I’m extremely proud of this one chapter, which I concocted over the weekend. Pretty awesome, huh?
Adventures with My Time-Traveling Uncle
(by Allison Rose)
Behind his back, Jacob Kessler has been called a lot of things. The most polite of these is “eccentric,” which is what my mom calls him. Dad finds it easier to just call him a bum. I guess I’m supposed to call him Uncle Jake.
Truthfully, though, there was never any need for me to call him anything until a few months ago, when he’d just shown up on our doorstep with what looked like a cross between a skateboard and a jetpack tucked under one arm.
My parents and I had been eating supper at the time, which is something we rarely do together. Well, they were eating. I was just poking at the cold lump of an egg roll on my plate. I’m not that big a fan of Chinese takeout. When Mom is working late at the law office and Dad’s swamped editing what is to be the local newspaper, I usually scramble some eggs and have it with toast.
Mom was just about to remind me to “eat it already, Kimberley” when the doorbell rang. Understandably, I was only too eager to get up and answer it.
Apparently, Uncle Jake is yet another member of my mother’s family who inherited the infamous (but typically recessive) redheaded and farsighted genes. He squinted uncertainly through circular glasses underneath a moptop of shaggy orange hair — and I, the only other redhead in the family, squinted right back at him.
Needless to say, I didn’t immediately recognize him.
“Er, hello,” said the man I didn’t immediately recognize as my uncle. His gaze shifted around the empty space over my shoulder, as though he was trying to see into the house, before he continued with, “Are your parents home?”
Oddly, I found myself silent, at a loss for words as I contemplated what would be the best response. This guy seemed a little familiar, yet weird. I’m not psychic, but I could tell he gave off these weirdness vibes. I wanted to send him away because he gave me the creeps, but I also wanted to ride that jetpack skateboard of his. It was a tough call.
Eventually, Mom came over, wondering why I was taking forever. When she saw our visitor, though, her expression faltered for several aggravatingly long nanoseconds before she plastered on a smile that would’ve put the Cheshire Cat to shame.
“Jake!” she exclaimed. “What a pleasant surprise. Please come in!”
Noticing my dumbstruck expression, Mom turned to me and added, “You remember my brother Jake, don’t you, Kimmie?” That would’ve gone across well if she hadn’t called me by my embarrassing nickname.
“Not really,” I replied in all honesty. There was this one vague memory of his visit to my fourth birthday party. There was a lot of crying.
“Who’s there, Louise?” my father called from the kitchen. He made his way into the foyer, but did a double take when he saw Jake. Wordlessly, he pointed at the tall, skinny redheaded man who stood before him.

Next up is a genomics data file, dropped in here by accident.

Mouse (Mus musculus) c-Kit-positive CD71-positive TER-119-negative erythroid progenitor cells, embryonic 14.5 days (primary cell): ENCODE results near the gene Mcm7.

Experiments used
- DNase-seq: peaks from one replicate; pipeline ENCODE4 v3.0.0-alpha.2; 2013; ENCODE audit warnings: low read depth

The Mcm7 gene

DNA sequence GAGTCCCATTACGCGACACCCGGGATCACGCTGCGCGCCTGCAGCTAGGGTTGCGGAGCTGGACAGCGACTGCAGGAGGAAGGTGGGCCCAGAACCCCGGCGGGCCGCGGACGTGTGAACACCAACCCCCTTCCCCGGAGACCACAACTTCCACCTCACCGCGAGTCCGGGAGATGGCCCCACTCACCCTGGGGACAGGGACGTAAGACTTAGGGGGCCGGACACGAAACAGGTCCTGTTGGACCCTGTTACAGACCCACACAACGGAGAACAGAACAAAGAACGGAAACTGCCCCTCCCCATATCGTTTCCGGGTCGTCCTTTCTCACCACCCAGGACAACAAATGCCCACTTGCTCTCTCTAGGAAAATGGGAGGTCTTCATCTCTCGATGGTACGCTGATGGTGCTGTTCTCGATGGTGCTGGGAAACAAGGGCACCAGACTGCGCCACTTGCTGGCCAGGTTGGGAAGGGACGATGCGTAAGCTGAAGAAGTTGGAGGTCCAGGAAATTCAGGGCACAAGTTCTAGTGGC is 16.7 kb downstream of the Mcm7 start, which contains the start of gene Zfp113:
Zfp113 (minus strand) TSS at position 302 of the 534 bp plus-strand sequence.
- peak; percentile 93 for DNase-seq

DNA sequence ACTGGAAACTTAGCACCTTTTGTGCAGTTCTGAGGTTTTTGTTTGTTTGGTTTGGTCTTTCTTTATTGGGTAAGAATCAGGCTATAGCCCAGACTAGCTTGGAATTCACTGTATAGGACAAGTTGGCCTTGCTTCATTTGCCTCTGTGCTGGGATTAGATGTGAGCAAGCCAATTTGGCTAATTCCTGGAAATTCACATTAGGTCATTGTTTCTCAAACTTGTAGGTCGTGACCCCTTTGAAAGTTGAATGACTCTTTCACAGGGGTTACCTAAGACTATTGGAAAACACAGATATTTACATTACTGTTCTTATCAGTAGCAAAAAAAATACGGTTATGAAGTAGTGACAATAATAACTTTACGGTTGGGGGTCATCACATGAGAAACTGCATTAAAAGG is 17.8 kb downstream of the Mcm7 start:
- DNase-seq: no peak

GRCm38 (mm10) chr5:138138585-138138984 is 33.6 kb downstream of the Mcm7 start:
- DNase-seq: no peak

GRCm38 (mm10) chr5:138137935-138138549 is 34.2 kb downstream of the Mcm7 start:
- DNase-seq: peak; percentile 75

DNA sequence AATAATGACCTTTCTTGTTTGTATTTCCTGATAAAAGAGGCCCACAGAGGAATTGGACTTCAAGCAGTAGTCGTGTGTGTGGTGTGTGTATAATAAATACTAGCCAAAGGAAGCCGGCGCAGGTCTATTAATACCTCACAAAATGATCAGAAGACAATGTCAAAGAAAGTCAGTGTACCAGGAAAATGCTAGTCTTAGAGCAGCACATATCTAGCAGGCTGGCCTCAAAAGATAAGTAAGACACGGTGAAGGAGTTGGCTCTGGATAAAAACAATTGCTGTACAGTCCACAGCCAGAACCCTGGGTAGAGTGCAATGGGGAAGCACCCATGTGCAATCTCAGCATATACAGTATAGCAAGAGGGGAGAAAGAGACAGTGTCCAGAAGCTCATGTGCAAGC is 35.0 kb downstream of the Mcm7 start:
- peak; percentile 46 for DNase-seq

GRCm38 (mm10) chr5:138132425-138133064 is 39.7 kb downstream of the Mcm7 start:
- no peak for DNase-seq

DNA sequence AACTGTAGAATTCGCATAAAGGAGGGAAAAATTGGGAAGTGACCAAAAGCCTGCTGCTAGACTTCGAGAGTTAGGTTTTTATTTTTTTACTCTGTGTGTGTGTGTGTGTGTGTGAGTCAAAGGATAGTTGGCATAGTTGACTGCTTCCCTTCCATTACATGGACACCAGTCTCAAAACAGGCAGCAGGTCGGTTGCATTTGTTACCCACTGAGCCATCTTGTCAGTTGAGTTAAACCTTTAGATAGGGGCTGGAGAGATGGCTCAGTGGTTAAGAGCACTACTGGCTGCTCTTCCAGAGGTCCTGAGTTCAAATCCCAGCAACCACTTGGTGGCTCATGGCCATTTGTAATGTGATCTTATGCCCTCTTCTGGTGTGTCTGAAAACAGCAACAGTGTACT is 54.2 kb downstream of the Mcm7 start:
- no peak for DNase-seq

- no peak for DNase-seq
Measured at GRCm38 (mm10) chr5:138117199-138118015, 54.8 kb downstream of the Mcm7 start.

“Hey, Roger,” said Uncle Jake, pumping Dad’s hand up and down as if he’d extended it to shake. Dad smiled – more like cringed – awkwardly in return.
“So,” my mom intervened, attempting to break the block of ice that seemed to have formed around myself, my father, and my uncle. “What brings you here?”
Uncle Jake paled, then blushed, then turned a few more interesting colors. “Well, um, I moved in just last week and I figured I’d track you guys down and say hello. It’s been a while,” he added sheepishly.
“I’ll say,” Dad muttered just a little too loudly.
Mom was undeterred. “Oh, that’s wonderful! To where?”
“You know that house at the corner of Elm and Vine that’s been for sale forever? The sellers must’ve been desperate to get rid of it; the price was so cheap, so I grabbed it!.”
That house. There was only one house at the end of Elm that was always for sale, and despite pronouncements, predictions and premonitions that no one would ever buy it, my uncle had.
“We’ll come by and visit sometime,” Mom declared, smiling tightly at my dad and me.
She could call me Kimmie, make me weed the garden, eat turnips, and listen to heavy metal music every hour of the day for as long as I live, but there was no way Mom would get me to visit the old Spencer House. My bus passes every day on the way to and from school, and it’s like something out of The Addams Family.
Rumor has it that the house is haunted by the ghost of some old miser named Hezekiah Spencer, who’d built it back in 1916. Rumor also has it that a lot of high school students hang out there. Only the latter has actually been proven, but I stay away from that place at all costs.
And this new development was not going to change my mind.
“Well,” said Jake, running for the door, “I’d best be heading back to the house. Danny’s going to want my help with dinner.”
“Oh, Danny still lives with you?” Mom asked, surprised.
Jake nodded hurriedly. “Yeah. He’s good.” With that, he was out the door.
Moments later, I heard a loud boom from somewhere outside. I ran to the window to see the man I now accepted to be my uncle sitting awkwardly in the middle of our otherwise quiet street. Smoke wafted up from his jet-powered ride, which had fallen to the ground at his feet.
Dad was, for once, tactfully silent.
“We really ought to visit him sometime,” I heard Mom say absentmindedly behind me.
In your dreams, Mom, I wanted to say.
But alas, dreams can (and occasionally do) come true….